Phil Wiebe said...

The Regulars: They may be partially responsible for the mood, but unless they are celebrities, I think they are either neutral or unattractive to newcomers. Most people searching for a true third place would be repelled by some kind of in-group that arbitrates aspects of this supposedly open, equal place.

A Low Profile: This applies to physical places more than games. Most bars that could serve as an example of a third place are unsophisticated and unpretentious, but video games, especially online ones, are very sophisticated and can be pretentious by very design.

The Mood is Playful: Bars typically have a lighthearted atmosphere and so do video games, but MMOs often have a strong contingent of hardcore, powergamers to whom the game is 'serious business' and are often humourless.

A Home Away from Home: While certain details about bars and video games may appeal to some cultural experience of the home, there is nothing inherent about the five attributes of home to either. Home is a personal, subjective experience which means that people will imbue bars and video games with home-like meanings depending on how they resonate with their particular ideas and experiences of home. One has to make a choice to make a home in the world, whether real or virtual.

I would conclude that the idea of third spaces is an unrealized ideal, and that even if we take its aspects at face-value, MMOs do not qualify as a proper third space. That, however, does not stop people from using them as one. I don't think online communities are any less valid than physical ones, but I am dubious about how effective they are in comparison. If people want to use MMOs to enhance their social capital, that's great - a friend of mine married someone who she met playing WoW. That said, I think it is worth remembering that increased social capital and improved bridging relationships are not the necessary consequents of playing an online game; they are merely potential byproducts. Like I opined at the beginning of this post, media does not commit direction actions, it is a catalyst - what you get out of it is based on what you put into it.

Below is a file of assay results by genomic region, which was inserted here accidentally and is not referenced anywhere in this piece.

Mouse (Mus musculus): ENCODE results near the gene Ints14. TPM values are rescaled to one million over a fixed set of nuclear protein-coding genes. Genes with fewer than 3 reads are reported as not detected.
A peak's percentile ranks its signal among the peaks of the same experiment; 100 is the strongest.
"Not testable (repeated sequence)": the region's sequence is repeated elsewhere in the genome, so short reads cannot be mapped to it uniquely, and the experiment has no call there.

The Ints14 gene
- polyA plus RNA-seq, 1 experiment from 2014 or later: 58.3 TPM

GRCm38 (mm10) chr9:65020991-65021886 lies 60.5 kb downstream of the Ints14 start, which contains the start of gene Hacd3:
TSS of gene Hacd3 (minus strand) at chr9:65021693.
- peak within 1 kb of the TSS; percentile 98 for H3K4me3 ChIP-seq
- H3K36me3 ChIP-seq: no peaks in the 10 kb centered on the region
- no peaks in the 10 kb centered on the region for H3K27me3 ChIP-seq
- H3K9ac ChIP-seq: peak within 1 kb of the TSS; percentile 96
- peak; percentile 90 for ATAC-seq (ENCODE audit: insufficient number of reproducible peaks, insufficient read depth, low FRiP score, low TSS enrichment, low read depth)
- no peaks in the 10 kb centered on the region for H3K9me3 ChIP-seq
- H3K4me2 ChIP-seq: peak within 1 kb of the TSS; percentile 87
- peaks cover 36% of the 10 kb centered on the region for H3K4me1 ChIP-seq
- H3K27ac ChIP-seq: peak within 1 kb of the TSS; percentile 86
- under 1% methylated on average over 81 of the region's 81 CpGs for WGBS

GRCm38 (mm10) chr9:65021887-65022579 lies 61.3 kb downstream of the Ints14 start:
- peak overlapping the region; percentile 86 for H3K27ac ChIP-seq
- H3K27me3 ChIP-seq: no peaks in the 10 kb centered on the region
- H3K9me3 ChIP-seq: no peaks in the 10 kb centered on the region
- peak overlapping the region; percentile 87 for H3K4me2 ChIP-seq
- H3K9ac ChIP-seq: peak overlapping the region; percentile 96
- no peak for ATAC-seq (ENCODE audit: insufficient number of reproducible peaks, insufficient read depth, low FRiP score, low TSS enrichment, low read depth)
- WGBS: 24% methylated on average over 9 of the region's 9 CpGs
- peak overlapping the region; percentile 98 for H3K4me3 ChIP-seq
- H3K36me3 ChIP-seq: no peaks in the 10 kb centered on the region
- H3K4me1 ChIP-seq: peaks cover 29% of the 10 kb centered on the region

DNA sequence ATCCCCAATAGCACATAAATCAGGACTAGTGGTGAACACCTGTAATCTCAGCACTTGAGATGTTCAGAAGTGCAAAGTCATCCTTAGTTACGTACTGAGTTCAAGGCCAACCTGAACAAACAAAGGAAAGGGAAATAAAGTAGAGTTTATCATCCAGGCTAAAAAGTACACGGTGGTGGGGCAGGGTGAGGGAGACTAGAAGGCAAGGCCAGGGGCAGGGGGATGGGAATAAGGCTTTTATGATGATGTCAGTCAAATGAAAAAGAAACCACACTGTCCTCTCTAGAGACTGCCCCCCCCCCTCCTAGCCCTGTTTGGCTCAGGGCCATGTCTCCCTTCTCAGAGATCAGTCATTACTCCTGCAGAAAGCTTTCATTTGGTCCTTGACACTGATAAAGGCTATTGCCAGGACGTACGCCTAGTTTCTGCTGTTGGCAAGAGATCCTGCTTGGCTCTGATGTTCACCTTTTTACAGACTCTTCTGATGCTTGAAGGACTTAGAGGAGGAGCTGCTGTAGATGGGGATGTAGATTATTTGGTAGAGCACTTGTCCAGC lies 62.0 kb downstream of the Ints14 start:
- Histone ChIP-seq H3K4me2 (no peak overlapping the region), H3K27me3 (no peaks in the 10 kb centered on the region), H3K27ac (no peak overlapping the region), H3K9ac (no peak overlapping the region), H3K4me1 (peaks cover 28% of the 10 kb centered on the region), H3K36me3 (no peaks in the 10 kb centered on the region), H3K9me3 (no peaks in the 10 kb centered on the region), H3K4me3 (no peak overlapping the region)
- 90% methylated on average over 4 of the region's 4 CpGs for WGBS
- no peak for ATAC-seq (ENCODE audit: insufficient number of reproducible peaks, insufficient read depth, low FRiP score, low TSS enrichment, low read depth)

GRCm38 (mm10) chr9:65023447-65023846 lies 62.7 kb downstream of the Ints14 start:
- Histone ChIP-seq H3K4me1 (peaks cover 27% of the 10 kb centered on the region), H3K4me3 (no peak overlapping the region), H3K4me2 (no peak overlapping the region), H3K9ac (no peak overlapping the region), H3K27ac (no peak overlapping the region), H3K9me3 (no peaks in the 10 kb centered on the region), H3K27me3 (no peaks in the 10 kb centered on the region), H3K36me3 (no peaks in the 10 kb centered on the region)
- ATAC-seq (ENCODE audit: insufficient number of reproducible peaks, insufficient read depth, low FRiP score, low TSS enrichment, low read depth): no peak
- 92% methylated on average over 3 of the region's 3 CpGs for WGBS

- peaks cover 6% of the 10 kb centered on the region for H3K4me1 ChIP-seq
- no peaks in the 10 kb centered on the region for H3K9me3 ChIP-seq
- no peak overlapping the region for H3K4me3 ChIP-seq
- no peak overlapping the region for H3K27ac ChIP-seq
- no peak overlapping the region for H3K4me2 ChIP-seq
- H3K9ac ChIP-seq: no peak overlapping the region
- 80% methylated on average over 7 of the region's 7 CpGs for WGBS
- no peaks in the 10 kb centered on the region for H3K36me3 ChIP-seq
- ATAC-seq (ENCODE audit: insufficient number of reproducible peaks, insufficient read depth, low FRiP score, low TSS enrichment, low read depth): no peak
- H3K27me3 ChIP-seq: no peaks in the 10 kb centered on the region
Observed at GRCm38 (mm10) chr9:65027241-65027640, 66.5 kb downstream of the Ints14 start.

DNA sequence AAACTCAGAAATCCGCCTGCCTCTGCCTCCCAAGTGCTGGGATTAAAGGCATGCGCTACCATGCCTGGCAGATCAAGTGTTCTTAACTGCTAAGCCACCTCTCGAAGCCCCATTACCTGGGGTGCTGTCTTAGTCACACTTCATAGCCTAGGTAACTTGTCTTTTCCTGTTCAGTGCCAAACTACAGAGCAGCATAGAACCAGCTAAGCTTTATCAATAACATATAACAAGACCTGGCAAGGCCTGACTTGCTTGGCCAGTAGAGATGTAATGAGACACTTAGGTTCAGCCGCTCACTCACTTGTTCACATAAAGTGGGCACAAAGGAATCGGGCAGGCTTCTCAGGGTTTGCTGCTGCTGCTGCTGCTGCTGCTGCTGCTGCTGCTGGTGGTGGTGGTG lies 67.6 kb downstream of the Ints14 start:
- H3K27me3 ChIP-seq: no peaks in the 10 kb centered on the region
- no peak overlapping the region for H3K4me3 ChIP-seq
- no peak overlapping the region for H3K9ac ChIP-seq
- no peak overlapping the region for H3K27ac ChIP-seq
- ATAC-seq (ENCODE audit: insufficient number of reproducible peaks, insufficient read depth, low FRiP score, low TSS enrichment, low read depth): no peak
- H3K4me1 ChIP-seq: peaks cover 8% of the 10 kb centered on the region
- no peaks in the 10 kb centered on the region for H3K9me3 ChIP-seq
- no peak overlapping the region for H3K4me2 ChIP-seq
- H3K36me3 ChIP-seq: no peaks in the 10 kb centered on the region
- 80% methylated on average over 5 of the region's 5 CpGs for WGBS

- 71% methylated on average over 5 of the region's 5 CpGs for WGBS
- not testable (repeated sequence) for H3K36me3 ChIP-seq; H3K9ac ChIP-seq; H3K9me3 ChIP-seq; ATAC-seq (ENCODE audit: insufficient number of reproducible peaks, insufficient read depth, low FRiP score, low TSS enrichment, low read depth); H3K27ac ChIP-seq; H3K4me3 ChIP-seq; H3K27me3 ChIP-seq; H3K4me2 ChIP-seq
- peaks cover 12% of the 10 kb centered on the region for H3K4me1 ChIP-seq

I don't think there is a catholic Christian view of games, just like there isn't a universal Christian view of film, television, or literature. I think right now the best that can be hoped for is that Christians recognize video games as a legitimate medium with potential for communication and artistic value. There are many competing Christian voices on the merits of video games, and most of them are favourable. Most reasonable people have realized that video games, like Dungeons and Dragons or heavy metal music, are not inherently evil or Satanic (although, just today I had to explain to my parents how the whole dark/evil/pagan thing in metal was more of an image marketing thing and that on the genre level metal is comparable with romanticism in its fascination with the supernatural, exotic, imaginative, individualistic, emotive, and natural, often from a political or historical bent [which in turn explains Michael Gilmour's fascination with Judas Priest, Black Sabbath, and Iron Maiden]). Nowadays your average youth pastor is probably more capable of fragging his flock at Halo or Call of Duty than explaining the doctrine of the Trinity to them without resorting to a metaphor that inevitably ends up confessing some ancient heresy.

Do we need a Christian game industry? No, not anymore than we need Christian popular film, music, or literature industries. We need Christians to make good games. I think play is a God-ordained activity, and therefore those who would enhance the nature of playing should address it with excellence rather than tacked-on theology (which is what the Christian game industry is now).